School board members attending the Federal Relations Network (FRN) Conference had a number of opportunities to learn about the various congressional and cabinet-level efforts to improve teacher efficacy through innovative recruiting, retention, and compensation models.
Led by NSBA’s Director of Federal Programs Lucy Gettman, one of Monday’s final sessions recapped the proposed and draft versions of these federal efforts and, more importantly, drew audience members into a strategic discussion on the issue.
“What are some of the things you have done or would like to do to recruit, retain, or compensate talented instructional staff?” Gettman asked the board members in attendance.
One board member said her Arizona district had been struggling with declining enrollment and subsequent declining funding for years. To make sure student achievement didn’t decline along with it, she said star principals were identified and placed in the most difficult schools. “And good teachers will follow good principals,” she said. “It doesn’t matter they don’t get extra pay or have a challenging job, they are really happy to work with them.”
In San Francisco, one board member said that district leadership has engaged in a multi-year and multi-layered effort to improve the quality of teaching. Voter-approved tax hikes and bonds, for instance, have provided a slight increase for all staff, as well as, those who agree to work in hard-to-staff schools or fill chronically vacant positions. In return, the district has raised their standards above the state of California and made it easier to remove ineffective teachers, removing 18 of them last year alone with the union’s blessing.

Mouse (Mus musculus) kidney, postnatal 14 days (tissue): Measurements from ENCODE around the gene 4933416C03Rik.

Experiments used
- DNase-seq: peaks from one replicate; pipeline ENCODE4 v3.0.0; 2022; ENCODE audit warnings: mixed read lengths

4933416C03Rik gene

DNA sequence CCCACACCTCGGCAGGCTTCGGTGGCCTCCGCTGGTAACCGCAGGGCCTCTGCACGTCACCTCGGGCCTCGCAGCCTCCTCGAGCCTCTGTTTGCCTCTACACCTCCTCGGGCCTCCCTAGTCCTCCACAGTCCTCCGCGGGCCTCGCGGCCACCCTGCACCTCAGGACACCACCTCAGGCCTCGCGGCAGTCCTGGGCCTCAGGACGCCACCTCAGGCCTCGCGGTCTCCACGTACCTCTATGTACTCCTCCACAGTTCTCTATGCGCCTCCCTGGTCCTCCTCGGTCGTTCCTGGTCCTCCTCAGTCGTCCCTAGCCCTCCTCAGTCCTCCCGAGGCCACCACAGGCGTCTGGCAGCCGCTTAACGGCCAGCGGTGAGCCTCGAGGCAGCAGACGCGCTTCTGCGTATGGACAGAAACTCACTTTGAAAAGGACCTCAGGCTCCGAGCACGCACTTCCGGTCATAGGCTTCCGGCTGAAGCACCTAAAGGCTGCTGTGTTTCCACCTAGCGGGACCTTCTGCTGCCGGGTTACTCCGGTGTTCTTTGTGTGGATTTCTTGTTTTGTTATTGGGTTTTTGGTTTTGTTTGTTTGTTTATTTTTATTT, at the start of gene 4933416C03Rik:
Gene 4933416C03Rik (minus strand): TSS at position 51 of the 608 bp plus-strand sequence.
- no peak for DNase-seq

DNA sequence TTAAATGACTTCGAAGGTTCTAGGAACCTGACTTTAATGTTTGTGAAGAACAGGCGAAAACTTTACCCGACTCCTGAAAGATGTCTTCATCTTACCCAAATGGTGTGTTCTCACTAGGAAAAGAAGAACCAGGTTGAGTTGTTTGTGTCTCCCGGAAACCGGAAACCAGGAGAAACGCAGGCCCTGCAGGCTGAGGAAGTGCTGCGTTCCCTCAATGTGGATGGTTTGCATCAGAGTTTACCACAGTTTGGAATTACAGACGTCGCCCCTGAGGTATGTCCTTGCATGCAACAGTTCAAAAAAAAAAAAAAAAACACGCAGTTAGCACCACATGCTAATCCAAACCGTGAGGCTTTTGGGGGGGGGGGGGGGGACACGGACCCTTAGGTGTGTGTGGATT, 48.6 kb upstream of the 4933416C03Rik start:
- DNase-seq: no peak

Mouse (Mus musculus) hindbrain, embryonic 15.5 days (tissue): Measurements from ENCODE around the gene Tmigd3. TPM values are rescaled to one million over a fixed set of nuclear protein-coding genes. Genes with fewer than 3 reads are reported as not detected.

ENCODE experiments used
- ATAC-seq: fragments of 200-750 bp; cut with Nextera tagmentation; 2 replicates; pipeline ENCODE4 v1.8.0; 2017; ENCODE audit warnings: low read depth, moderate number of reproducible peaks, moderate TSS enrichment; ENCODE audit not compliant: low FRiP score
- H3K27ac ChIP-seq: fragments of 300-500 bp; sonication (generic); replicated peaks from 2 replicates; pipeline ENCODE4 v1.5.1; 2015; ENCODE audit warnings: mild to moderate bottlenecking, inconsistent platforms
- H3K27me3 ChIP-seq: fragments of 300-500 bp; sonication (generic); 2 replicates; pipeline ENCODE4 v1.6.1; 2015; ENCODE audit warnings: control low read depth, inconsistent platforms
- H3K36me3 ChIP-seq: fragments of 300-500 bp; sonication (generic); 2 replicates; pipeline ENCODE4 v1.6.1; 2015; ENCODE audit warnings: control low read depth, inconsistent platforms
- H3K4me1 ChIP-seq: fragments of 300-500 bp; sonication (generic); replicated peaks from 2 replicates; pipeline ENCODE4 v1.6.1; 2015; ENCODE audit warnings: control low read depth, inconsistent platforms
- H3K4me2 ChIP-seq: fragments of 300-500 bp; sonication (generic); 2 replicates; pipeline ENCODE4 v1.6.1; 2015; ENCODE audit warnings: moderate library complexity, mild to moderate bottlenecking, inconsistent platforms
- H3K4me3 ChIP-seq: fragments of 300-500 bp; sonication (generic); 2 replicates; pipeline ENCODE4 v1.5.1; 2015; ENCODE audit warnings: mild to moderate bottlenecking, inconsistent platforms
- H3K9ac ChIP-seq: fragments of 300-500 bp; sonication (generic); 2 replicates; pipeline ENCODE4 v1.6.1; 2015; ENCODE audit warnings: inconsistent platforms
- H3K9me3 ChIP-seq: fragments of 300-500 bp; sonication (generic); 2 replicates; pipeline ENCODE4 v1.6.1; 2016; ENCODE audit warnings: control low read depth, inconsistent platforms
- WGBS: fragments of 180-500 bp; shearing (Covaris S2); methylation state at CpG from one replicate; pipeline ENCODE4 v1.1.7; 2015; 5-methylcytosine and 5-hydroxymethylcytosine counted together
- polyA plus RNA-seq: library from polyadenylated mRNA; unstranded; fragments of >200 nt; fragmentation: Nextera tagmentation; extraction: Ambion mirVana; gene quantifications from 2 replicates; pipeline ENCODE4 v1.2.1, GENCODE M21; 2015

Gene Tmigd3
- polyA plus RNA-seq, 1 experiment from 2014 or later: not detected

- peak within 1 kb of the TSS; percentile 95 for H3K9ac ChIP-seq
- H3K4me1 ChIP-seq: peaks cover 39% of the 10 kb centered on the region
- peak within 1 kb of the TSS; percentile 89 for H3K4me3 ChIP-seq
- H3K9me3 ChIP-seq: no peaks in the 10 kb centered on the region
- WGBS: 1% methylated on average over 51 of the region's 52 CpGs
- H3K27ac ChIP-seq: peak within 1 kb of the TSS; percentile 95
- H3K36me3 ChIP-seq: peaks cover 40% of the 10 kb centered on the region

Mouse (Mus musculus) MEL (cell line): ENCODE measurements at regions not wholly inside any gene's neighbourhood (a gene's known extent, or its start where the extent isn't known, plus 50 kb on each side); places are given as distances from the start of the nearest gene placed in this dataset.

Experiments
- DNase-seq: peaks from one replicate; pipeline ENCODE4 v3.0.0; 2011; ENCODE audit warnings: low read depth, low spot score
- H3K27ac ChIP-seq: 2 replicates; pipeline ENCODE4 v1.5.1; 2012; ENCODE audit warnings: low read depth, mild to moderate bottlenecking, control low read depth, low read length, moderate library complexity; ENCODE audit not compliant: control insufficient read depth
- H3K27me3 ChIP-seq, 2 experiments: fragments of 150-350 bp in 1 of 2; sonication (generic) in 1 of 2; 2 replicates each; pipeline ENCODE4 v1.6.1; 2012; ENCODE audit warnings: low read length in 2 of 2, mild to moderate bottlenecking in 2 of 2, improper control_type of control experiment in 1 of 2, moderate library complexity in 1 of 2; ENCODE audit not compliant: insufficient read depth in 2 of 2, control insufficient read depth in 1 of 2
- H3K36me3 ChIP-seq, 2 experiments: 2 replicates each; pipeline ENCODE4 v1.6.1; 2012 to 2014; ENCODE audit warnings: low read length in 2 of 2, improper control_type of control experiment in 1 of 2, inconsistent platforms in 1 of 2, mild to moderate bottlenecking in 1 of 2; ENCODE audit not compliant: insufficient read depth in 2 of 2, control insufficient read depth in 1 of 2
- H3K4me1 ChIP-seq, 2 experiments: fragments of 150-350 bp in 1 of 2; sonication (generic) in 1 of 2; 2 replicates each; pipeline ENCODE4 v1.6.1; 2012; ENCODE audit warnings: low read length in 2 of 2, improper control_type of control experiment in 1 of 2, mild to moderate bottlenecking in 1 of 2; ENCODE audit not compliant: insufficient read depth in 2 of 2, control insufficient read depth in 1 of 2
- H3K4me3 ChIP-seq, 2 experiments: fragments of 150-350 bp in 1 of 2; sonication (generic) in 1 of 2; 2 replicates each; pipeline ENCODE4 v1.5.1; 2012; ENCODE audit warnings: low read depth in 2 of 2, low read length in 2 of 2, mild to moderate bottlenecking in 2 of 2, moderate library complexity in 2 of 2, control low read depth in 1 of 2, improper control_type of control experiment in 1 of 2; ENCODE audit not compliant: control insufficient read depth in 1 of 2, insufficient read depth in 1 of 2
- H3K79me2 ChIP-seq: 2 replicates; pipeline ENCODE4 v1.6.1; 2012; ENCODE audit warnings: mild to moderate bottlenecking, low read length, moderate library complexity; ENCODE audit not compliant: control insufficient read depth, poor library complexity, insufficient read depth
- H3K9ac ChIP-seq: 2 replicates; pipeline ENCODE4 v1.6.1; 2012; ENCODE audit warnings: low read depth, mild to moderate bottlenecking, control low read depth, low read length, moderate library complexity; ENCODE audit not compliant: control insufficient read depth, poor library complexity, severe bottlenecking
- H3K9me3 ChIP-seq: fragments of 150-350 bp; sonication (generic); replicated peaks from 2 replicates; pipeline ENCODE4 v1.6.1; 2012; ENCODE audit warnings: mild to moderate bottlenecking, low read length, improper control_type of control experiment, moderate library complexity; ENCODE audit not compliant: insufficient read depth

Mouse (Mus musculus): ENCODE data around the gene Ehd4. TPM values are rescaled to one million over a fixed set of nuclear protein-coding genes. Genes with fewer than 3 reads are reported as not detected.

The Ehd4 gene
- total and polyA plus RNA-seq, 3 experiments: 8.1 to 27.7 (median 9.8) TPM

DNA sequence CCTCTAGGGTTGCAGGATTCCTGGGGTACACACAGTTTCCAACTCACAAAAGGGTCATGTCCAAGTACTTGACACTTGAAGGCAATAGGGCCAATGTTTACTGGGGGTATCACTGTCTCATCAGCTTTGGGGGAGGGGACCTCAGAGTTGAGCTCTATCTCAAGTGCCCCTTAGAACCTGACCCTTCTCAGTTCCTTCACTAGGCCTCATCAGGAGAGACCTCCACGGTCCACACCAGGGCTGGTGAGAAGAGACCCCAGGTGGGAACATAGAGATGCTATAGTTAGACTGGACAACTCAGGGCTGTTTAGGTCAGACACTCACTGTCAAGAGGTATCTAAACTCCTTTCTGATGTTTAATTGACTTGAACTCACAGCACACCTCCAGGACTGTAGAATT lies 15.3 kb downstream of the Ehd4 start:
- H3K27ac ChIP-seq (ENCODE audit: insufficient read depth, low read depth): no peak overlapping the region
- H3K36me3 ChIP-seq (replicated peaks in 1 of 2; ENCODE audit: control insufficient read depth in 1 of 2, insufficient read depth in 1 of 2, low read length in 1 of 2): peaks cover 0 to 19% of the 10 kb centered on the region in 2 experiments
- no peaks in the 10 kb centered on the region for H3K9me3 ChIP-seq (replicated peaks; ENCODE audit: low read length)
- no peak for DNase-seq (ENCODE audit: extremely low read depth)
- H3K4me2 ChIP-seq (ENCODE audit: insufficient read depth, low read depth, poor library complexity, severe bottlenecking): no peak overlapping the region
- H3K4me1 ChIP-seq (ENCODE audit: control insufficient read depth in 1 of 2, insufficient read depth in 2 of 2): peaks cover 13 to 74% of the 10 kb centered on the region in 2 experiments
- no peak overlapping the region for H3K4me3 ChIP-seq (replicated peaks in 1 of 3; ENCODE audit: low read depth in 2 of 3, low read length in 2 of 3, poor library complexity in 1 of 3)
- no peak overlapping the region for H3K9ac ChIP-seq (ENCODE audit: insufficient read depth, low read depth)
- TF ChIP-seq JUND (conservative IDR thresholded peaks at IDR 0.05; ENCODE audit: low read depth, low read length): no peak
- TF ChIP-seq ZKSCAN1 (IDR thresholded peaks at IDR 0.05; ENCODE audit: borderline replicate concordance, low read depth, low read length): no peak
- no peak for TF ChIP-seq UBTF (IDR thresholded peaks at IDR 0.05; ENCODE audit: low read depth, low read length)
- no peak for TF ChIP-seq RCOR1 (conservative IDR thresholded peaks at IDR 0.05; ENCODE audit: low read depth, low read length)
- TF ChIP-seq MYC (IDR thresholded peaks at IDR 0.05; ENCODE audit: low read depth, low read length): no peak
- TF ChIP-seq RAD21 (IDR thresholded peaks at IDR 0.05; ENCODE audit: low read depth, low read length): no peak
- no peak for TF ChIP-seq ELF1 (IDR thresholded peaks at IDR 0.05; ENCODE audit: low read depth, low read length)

“The key is you need to link higher standards to compensation,” she said.
But what happens when additional funding just isn’t available? One board member in suburban Omaha, Neb., said his district maintain its competitive edge in recruiting top-quality candidates by emphasizing its size.
“We say, ‘even though we can’t pay you what others can, we consider ourselves to be the right size district for you,’” he said, referring to its smaller student-to-teacher ratio and district population.